|Publication number||US20040068341 A1|
|Application number||US 10/676,080|
|Publication date||Apr 8, 2004|
|Filing date||Oct 2, 2003|
|Priority date||Oct 4, 2002|
|Also published as||EP1439441A2, US6898553|
|Publication number||10676080, 676080, US 2004/0068341 A1, US 2004/068341 A1, US 20040068341 A1, US 20040068341A1, US 2004068341 A1, US 2004068341A1, US-A1-20040068341, US-A1-2004068341, US2004/0068341A1, US2004/068341A1, US20040068341 A1, US20040068341A1, US2004068341 A1, US2004068341A1|
|Inventors||Giorgio Minucciani, Antonio Recupero, Maurizio Ercole|
|Original Assignee||Giorgio Minucciani, Antonio Recupero, Maurizio Ercole|
|Export Citation||BiBTeX, EndNote, RefMan|
|Patent Citations (10), Referenced by (8), Classifications (10), Legal Events (4)|
|External Links: USPTO, USPTO Assignment, Espacenet|
 1. Field of the Invention
 The present invention relates to a method for identification and management of errors and defects in assembly and welding lines for automotive vehicle bodies and body parts or the like. In particular the management concerns diagnosis and if necessary therapy of defects. The present invention also relates to a plant in accordance with said method.
 2. State of the Prior Art
 In the prior art, production lines for bodies and body parts made up of a plurality of automated precision assembly stations comprising a structure bearing a plurality of blocking inserts for mutual positioning of the parts to be assembled are well known. Assembly devices, for example articulated robot welding arms, fasten together permanently the parts positioned by the inserts and the finished product is then extracted from the station to pass to the following stations. Assembly can be accomplished by welding, gluing, riveting, seaming et cetera depending on specific requirements.
 One of the more important problems met with on such lines is to ensure dimensional correctness of the product realized. Indeed, various factors contribute to making the object produced unlike the desired object. Degrading factors can be for example peculiar to the assembly technique used or due to geometrical changes occurring after the initial setting of one or more stations. For example, with assembly by welding, variations or drifting of the welding parameters such as those due to the consumption of the electrode, variation of the electrical current or welding time, change in position or sequence of performance of the welding points et cetera can occur. Similar factors can also be traced for the other assembly methods.
 Geometrical variations can also be caused by maintenance work and/or adjustment of the stations, wear of movement parts or even variation of physical parameters of the parts being assembled (changes of composition, thickness, shape et cetera of the parts to be assembled). Typical is change of the thickness of parts pressed from sheet metal with change of the production lot.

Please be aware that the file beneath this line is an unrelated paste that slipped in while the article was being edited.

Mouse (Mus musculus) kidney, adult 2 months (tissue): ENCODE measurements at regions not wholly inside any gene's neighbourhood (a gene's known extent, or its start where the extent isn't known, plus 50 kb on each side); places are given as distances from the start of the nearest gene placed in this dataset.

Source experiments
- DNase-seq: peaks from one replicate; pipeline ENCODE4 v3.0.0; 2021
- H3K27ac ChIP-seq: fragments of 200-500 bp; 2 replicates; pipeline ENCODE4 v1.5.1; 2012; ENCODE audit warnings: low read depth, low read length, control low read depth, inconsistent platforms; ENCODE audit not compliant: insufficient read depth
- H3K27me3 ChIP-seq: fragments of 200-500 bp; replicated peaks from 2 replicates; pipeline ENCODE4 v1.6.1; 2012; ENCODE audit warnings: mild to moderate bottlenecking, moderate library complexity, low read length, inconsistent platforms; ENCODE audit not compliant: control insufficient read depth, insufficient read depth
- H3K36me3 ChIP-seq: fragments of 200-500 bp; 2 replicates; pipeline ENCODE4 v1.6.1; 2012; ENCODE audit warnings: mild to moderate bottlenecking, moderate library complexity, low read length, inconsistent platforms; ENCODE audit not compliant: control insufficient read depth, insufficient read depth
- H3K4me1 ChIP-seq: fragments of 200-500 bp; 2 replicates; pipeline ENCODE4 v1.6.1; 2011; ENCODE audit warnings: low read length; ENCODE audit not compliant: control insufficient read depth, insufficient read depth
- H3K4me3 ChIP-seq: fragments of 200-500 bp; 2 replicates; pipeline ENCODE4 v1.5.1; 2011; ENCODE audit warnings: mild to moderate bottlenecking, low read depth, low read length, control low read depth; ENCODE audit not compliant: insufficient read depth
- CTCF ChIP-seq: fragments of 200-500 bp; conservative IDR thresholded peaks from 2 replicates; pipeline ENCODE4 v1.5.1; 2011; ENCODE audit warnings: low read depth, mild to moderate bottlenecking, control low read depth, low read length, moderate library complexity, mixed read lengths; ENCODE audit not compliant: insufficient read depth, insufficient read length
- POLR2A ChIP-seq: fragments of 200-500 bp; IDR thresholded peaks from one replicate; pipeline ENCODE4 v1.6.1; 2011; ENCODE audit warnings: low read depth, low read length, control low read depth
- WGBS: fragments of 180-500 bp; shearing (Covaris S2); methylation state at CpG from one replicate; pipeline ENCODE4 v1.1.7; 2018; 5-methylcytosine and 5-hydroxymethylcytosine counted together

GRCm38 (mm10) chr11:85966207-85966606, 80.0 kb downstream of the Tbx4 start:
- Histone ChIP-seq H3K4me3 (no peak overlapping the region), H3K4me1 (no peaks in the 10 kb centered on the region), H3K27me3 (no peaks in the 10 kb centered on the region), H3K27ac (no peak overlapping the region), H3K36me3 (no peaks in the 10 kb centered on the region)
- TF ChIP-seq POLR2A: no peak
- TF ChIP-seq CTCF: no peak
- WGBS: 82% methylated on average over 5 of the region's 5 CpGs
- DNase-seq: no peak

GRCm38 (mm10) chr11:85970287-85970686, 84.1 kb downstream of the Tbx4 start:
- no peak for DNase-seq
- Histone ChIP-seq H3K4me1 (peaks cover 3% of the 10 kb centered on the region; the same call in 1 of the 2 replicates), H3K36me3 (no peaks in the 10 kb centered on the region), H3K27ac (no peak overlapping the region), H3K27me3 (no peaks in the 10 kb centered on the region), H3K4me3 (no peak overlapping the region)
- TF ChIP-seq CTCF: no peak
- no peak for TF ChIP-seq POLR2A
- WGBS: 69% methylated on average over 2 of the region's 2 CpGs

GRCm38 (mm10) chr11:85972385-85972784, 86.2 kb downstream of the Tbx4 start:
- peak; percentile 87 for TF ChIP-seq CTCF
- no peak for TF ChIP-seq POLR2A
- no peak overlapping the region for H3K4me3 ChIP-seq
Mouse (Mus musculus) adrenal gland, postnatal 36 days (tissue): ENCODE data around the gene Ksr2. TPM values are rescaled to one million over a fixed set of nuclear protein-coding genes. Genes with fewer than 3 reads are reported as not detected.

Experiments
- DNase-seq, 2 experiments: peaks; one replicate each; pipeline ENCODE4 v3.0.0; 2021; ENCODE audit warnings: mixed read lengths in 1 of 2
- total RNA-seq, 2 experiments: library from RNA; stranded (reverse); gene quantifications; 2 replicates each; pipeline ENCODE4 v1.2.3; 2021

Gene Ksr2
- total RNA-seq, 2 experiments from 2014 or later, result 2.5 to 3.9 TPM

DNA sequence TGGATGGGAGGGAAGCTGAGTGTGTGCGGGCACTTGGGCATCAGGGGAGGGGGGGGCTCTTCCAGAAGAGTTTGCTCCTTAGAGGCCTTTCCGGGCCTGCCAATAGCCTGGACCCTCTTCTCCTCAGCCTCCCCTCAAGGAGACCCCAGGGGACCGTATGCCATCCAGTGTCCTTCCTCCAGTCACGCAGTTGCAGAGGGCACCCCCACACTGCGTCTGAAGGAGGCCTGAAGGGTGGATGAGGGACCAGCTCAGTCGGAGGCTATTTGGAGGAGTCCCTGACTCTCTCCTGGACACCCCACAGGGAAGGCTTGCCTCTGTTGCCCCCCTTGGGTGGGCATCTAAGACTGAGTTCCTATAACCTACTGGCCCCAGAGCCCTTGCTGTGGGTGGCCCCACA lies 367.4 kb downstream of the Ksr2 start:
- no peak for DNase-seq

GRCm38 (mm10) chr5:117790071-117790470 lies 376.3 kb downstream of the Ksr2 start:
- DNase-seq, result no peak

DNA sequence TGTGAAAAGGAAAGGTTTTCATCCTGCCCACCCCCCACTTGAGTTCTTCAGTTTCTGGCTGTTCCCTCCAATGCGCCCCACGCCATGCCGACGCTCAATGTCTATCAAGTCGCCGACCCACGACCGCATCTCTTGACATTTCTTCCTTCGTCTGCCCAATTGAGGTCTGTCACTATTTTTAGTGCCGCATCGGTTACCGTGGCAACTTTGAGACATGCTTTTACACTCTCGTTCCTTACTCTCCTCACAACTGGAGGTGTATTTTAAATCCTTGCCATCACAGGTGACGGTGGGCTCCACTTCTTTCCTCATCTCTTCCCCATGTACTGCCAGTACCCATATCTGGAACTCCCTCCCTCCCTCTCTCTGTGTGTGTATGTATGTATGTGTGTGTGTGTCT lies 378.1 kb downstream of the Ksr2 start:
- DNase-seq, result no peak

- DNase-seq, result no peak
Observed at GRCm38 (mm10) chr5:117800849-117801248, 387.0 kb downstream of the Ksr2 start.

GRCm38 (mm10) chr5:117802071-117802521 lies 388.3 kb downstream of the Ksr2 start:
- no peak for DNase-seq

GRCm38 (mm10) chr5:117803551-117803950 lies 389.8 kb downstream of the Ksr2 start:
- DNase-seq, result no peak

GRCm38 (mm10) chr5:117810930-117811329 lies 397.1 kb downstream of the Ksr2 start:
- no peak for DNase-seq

To seek to reduce the number of defective products, sampling is usually done in the prior art by taking at intervals an article at the end of the line and inspecting it in special measuring stations to find the deviations from the “ideal” shape. If defects beyond the tolerable limits are found the line or part thereof is stopped and it is sought to trace back to the station or stations which produced the defect to then trace the cause of the defect within the station or stations thus identified. Lastly, the necessary corrective action is taken.
 With such a manner of proceeding however, a certain number of defective articles are inevitably produced before the defect is found. Among other things, this involves waste of even complex parts already having passed through various perfectly successful processes and therefore perfectly acceptable up to the time of their assembly in the defective station. In addition, seeking the cause of the defect and its elimination require much time with resulting high costs of plant shutdown.
 The general purpose of the present invention is to remedy the above mentioned shortcomings by making available a method and plant allowing efficient identification of errors, going back rapidly to the specific causes and, if necessary, information useful for their rapid and practical resolution.
 In view of this purpose it was sought to provide in accordance with the present invention a plant made up of a plurality of automated stations for the performance of an assembly process for body parts or the like with there being in the stations automatic means for support and blocking of the parts to be assembled and automatic assembly means for the supported and blocked parts and a method for identification and management of errors and defects which method comprises steps of preliminary analysis with the steps of determining measurement points sensitive to the movements of constraint points which comprise support and blocking points for the parts in the stations, determining correlations between measurements detectable in said measurement points sensitive to said movements, and possible causes which might generate such movements, and inline diagnostic steps comprising the steps of overseeing any movements in the previously ascertained measurement points and in this case going back to the possible causes of the movements and signaling such possible causes to allow their elimination if desired or necessary.
 In addition, if it is thought to realize a plant made up of a plurality of automatic stations for the performance of an assembly process of body parts or the like with there being in the stations automatic support and blocking means for the parts to be assembled and automatic assembly means for the supported and blocked parts and comprising in the stations sensors for measurement in established detection points for measurement of geometrical magnitudes of the parts in assembly with the measurement data taken by the sensors being received by a processing unit which detects any deformations of the parts in the various stations and goes back from the detected deformations to the causes thereof in the assembly process and emits diagnosis signals of the presumed cause thereof.